Bird Quiz Answers
Here are the answers to yesterday’s quiz on out-dated bird names, as found in Obsolete English names of North American birds and their modern equivalents, a 1988 US Fish and Wildlife report.
(Here is another link to the Wikimedia file, which I find easier to navigate. You can see each page in the sidebar, or scroll to the bottom to click on the link for the entire PDF.)
1 — burrion goes with picture E, the House Finch. (This is a female.) This term is interesting to me because when you look online you find it as burrión, a Spanish word for hummingbird. But Burridge’s Multilingual Dictionary of Birds of the World does back up burrion as a synonym for House Finch. Did someone adopt a Spanish word and incorrectly apply it to another species? Or was it assigned by someone who just meant “little bird” and didn’t really care about species differences?
2 – dabchick goes with photo H, Pied-billed Grebe.
3 – Bouchard’s summer finch, goes with photo D, Rufous-crowned Sparrow. I know that a hundred years ago, “sparrow” and “finch” seem almost interchangeable terms in some of these old books. I haven’t been able to find out when they were split into two families.
4 – fly-up-the-creek, goes with photo B, Green Heron. And in the 1988 report, that bird was referred to as Green-backed Heron, with about 5 other names considered obsolete. All the other egrets and herons I have seen fly up the creek if you get too close too, so I don’t know why that name was associated with this particular bird.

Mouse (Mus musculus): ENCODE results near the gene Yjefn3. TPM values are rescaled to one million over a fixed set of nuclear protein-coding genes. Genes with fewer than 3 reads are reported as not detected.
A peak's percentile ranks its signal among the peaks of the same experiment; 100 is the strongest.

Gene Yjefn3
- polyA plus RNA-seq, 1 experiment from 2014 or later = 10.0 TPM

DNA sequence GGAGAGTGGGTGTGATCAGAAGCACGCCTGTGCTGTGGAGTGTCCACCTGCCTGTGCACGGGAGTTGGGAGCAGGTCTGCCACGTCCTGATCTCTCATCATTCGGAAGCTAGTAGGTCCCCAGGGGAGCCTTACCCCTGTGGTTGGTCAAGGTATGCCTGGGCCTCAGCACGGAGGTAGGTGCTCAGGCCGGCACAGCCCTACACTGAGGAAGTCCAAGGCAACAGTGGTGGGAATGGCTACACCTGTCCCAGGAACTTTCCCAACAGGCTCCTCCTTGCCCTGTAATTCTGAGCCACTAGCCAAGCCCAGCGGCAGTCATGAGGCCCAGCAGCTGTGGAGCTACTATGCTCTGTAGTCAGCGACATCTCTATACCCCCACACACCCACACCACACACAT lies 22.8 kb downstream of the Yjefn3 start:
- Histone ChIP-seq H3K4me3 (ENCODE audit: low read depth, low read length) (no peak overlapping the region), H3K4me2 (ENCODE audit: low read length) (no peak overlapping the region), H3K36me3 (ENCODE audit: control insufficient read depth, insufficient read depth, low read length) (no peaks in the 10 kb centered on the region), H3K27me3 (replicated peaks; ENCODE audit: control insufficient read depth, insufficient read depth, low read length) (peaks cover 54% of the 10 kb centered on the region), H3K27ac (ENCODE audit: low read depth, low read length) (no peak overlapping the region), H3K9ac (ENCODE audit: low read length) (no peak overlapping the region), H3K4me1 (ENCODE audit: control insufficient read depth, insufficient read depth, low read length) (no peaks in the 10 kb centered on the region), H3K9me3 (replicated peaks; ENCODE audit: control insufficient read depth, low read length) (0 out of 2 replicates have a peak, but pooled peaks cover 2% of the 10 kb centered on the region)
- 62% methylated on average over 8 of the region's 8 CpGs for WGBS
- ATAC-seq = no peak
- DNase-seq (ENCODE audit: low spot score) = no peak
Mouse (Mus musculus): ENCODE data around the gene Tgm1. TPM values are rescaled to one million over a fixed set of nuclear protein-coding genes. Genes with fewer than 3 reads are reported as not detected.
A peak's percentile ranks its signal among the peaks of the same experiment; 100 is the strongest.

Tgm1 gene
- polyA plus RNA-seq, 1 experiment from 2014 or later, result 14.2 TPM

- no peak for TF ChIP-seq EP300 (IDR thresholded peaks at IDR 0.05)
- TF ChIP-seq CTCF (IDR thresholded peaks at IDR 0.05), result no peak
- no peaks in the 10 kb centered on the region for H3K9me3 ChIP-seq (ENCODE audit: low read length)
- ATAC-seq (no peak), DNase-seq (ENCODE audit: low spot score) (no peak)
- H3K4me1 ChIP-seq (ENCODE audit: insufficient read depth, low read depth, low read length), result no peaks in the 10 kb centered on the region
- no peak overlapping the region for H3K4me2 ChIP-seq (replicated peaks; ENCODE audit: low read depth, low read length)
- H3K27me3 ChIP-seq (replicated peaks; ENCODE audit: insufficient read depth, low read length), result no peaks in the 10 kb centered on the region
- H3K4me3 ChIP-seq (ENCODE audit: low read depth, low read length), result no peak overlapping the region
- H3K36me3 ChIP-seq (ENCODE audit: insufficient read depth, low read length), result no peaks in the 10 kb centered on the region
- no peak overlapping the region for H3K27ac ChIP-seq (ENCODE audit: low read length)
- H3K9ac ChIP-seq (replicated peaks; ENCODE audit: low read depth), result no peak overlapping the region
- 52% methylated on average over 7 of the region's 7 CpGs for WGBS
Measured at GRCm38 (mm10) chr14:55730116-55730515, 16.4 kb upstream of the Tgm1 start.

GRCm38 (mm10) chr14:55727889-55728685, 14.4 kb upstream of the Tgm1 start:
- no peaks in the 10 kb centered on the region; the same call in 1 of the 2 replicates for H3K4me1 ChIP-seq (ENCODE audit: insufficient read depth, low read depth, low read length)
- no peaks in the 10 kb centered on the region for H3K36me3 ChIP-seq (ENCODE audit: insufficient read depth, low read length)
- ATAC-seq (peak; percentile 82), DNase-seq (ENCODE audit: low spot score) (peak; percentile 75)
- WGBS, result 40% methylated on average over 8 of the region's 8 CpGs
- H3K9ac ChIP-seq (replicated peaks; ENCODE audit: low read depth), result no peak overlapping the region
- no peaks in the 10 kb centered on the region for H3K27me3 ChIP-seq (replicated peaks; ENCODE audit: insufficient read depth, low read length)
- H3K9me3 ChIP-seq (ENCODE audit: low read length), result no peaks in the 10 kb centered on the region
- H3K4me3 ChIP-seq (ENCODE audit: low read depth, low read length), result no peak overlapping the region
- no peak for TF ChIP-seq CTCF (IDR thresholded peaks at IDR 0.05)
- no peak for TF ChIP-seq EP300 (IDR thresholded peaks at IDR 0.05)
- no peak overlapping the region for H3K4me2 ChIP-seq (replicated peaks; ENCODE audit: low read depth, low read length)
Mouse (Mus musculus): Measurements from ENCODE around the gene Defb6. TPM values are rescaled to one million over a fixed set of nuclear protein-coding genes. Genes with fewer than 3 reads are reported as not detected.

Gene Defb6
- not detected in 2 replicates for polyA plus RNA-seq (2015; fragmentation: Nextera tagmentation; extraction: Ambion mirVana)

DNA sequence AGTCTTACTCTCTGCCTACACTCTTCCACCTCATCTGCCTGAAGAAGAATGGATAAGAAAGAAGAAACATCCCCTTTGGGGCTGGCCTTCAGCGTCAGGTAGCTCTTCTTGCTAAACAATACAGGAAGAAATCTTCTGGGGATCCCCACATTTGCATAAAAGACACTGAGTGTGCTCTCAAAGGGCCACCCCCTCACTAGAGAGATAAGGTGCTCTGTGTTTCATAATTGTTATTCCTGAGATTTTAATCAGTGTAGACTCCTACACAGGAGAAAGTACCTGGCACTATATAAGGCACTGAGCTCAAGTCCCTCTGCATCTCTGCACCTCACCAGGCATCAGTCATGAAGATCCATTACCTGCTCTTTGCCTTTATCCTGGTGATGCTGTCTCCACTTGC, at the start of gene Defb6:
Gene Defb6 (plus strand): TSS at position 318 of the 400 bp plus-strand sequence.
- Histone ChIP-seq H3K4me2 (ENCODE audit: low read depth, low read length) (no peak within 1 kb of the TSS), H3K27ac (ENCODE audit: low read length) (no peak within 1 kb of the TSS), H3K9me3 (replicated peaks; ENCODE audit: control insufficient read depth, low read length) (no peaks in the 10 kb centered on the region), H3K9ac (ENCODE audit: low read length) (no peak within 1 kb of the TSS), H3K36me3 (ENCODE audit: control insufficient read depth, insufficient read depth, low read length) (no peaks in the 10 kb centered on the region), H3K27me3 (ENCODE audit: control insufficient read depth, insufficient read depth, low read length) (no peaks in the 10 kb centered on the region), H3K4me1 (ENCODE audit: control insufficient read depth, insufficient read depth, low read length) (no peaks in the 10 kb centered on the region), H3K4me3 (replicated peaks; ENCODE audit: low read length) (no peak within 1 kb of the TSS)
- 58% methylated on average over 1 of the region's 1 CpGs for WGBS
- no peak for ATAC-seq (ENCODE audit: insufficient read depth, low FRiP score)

5 – raincrow, goes with photo A, Yellow-billed Cuckoo. Cuckoos are not in the crow family, but are in the family Cuculidae with the Greater Roadrunner and the Anis. I have only seen one in the seven years we have been here, and it rains all the time, so I just don’t know about that rain connotation.
6 – mudhen, goes with photo I, American coot.
7 – oxeye, goes with photo C, Semipalmated Plovers. It also applied to Least Plovers.
8 – snakebird, goes with photo J, Anhinga. The way these birds can swim with just their necks and heads sticking out of the water is a little unnerving. I’m not afraid of ordinary snakes, but when I see what looks like a snake with a giant spiky bill swimming across the pond, it gives me a start. Anhingas were also known as American Darters.
9 – telltale, goes with photo G. This is one of the two where I cheated a little bit. The name was given to Greater Yellowlegs and this bird is a Lesser Yellowlegs, but they are very close in appearance, and this is the one I had a photo of.
10 – this has got to be one of the best bird names ever, and it goes with one of our favorite regional birds. The name given was twixt-hell-and-the-white-oak, and we know it today as Chuck-will’s-widow, for the sound it makes. It seems that old name was a more colorful way of expressing the bird’s call. So that was photo F, and this is the other one where I cheated a little, because I used a photo of a close relative called Common Nighthawk.
So, give yourself 10 points for every bird you matched correctly, and 20 points each if you recognized that I used stand-in pictures for Greater Yellowlegs and Chuck-will’s-widow. How did you do?
If you are wondering why anyone would need to know these names, the author pointed out that researchers might come across the old terms on museum specimens or in old accounts. If you were trying to find out the historic range of a species, you might need this information.
I always feel so sorry for the individuals who “lost” their birds as names changed. Dickey’s Egret is now known as Reddish Egret, and Brewster’s Egret is the Snowy Egret. The new names are more descriptive but I still feel bad for Dickey and Brewster, whoever they were.